For additional information and applications, click here,  or contact my office for assistance.
 
 
Hidden Predator Act

Last week, the Legislature passed two bills to aid childhood victims of sexual abuse.
House Bill 962 would allow child sexual abuse victims to file suit until they reach age 55. The previous statute of limitations was age 30. The bill would remove the statute of limitations for criminal cases. House Bill 963 would amend the state constitution to provide a two-year window to submit claims in civil court if the statute of limitations has already expired for an abuse victim. To become a constitutional amendment, the bill would need to be approved again in the next legislative session before it can go to voters in a referendum, which could occur as early as spring 2021.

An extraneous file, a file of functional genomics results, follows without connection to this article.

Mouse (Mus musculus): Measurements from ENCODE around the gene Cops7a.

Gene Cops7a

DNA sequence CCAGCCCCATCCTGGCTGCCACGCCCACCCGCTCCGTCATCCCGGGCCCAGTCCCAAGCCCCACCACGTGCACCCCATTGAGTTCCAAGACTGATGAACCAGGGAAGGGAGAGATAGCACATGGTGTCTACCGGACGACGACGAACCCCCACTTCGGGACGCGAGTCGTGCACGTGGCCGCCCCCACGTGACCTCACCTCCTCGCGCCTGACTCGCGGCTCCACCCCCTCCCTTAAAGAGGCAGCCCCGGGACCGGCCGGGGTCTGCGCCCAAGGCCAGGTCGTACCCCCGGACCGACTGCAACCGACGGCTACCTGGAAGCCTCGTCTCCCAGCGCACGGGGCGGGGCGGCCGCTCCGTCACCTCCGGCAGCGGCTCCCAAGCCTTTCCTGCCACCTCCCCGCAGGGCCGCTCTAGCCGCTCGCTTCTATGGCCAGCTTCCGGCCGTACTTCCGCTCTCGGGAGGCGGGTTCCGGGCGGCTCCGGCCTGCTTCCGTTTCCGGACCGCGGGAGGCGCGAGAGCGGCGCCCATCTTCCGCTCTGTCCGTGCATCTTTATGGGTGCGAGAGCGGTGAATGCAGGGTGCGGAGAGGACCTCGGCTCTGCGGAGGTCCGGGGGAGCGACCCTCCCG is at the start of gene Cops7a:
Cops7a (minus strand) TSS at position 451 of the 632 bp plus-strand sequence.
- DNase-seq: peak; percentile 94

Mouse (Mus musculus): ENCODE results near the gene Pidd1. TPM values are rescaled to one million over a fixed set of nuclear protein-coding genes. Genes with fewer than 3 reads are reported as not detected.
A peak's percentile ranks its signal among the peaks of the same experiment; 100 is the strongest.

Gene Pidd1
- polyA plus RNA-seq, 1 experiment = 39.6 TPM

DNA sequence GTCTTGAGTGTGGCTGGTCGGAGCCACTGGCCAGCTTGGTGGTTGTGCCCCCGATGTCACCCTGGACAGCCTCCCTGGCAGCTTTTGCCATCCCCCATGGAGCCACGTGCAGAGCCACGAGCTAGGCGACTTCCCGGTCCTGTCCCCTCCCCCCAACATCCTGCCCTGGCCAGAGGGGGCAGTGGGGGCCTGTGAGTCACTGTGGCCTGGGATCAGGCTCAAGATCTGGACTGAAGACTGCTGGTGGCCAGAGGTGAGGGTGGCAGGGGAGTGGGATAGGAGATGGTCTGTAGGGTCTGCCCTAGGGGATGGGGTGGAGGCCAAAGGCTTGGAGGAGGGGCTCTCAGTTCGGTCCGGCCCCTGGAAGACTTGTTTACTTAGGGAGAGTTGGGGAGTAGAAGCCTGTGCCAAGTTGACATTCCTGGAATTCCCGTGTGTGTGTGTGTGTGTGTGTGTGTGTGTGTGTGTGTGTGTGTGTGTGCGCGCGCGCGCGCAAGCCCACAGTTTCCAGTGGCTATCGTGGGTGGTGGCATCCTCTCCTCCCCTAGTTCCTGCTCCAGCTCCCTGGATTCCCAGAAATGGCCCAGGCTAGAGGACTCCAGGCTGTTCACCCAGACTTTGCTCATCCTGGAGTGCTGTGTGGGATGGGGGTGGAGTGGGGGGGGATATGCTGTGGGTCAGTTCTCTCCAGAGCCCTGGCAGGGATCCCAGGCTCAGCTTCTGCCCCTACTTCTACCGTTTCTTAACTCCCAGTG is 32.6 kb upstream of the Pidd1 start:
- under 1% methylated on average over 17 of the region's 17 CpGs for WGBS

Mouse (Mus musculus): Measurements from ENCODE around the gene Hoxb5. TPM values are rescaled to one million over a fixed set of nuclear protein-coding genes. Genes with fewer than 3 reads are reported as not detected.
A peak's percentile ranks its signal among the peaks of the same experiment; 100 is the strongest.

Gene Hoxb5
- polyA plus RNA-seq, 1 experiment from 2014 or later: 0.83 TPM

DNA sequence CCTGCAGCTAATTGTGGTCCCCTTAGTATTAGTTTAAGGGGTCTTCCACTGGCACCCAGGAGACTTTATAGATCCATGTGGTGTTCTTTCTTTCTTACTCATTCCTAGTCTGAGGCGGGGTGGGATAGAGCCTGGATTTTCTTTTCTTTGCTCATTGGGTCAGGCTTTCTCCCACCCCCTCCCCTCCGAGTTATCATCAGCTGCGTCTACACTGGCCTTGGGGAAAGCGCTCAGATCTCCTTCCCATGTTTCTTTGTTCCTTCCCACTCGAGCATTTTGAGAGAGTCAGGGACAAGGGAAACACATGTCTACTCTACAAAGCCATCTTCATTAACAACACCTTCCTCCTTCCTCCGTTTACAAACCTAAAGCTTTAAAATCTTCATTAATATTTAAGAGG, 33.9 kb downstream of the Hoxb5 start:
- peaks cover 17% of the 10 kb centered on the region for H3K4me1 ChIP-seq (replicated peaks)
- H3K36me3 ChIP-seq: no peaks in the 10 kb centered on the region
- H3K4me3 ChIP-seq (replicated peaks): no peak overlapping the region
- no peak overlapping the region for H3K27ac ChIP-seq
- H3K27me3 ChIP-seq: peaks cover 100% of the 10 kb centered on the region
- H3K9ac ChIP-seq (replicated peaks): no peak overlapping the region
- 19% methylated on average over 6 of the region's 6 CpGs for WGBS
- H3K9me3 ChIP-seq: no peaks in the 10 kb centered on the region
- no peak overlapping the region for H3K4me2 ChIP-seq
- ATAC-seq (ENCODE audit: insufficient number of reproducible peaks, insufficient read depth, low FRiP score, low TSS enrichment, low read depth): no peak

I have concerns about both pieces of legislation and voted against both. The law should encourage victims to report the crimes against them as soon as possible so that the perpetrator can be prevented from victimizing more people. My other concerns are enumerated in this PennLive op-ed.

Gov. Wolf signed House Bill 962 into law Tuesday.
 
 
Schemel, Redding Visit Cattle Farm Awarded Grant

 I recently joined Agriculture Secretary Russell Redding on a tour of Lil’ Ponderosa Beef. The grass-fed beef business recently received a $40,5000 grant from the Very Small Meat Processor Grant Program to add products from meat sourced from local farms.

Owned and operated by Bob and Kate Boyce, Lil’ Ponderosa started in the Carlisle area and sells butchered meat at 1711 Gabler Road in Hamilton Township.

Sec. Russell explained that these small meat processing facilities, which meet federal FDA standards, will allow local farms to process and sell meat locally. This offers family farms in our area more options to sell the product of their farms.
 
 
Happy Thanksgiving!


Happy Thanksgiving, safe travels and safe hunting!